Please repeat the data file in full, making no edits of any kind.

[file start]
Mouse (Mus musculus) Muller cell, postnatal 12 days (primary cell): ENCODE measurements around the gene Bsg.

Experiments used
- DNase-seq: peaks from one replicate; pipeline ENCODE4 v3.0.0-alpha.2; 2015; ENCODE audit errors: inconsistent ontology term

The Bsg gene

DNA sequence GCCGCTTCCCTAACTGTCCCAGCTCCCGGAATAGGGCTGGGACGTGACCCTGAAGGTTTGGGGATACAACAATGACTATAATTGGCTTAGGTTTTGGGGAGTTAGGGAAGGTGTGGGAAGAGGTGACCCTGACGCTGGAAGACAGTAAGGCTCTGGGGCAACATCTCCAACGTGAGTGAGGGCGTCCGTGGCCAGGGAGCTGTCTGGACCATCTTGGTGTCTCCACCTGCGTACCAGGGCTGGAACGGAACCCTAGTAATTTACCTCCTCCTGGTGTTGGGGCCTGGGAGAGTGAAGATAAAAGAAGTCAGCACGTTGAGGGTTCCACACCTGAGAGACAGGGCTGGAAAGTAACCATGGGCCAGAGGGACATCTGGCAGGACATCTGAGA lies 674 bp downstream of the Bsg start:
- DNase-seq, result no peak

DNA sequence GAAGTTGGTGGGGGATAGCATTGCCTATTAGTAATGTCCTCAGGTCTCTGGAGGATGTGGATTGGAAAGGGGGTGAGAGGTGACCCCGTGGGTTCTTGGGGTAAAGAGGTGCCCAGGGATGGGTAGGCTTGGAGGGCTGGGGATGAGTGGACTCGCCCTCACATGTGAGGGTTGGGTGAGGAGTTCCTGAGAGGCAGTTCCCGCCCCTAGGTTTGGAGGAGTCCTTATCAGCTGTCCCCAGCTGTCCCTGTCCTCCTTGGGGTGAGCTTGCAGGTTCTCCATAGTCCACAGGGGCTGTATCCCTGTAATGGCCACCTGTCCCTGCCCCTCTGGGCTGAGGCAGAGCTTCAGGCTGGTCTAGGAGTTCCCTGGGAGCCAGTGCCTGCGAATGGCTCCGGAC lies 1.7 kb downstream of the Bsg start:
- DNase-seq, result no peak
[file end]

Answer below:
Mouse (Mus musculus) Muller cell, postnatal 12 days (primary cell): ENCODE measurements around the gene Bsg.

Experiments used
- DNase-seq: peaks from one replicate; pipeline ENCODE4 v3.0.0-alpha.2; 2015; ENCODE audit errors: inconsistent ontology term

The Bsg gene

DNA sequence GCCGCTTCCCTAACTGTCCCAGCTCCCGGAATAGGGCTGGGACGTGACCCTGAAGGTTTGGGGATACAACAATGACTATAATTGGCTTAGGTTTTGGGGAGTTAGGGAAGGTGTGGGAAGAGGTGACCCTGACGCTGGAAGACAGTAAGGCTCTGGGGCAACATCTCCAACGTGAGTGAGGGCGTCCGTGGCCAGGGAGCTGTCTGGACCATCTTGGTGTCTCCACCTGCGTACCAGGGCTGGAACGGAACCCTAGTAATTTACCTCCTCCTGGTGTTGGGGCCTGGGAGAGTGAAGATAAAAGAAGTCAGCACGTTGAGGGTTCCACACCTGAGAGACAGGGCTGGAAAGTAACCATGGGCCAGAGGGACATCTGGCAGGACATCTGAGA lies 674 bp downstream of the Bsg start:
- DNase-seq, result no peak

DNA sequence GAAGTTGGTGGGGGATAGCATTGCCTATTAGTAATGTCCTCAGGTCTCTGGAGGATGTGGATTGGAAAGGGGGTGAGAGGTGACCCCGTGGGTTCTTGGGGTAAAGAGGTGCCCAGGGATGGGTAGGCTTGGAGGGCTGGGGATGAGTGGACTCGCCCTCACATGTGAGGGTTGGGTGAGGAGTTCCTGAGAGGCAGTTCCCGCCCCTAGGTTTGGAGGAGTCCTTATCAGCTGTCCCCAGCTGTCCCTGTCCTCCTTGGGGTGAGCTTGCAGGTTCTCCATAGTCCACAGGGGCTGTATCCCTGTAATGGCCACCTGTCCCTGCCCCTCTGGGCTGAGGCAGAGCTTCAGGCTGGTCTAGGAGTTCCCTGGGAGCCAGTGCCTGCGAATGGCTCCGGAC lies 1.7 kb downstream of the Bsg start:
- DNase-seq, result no peak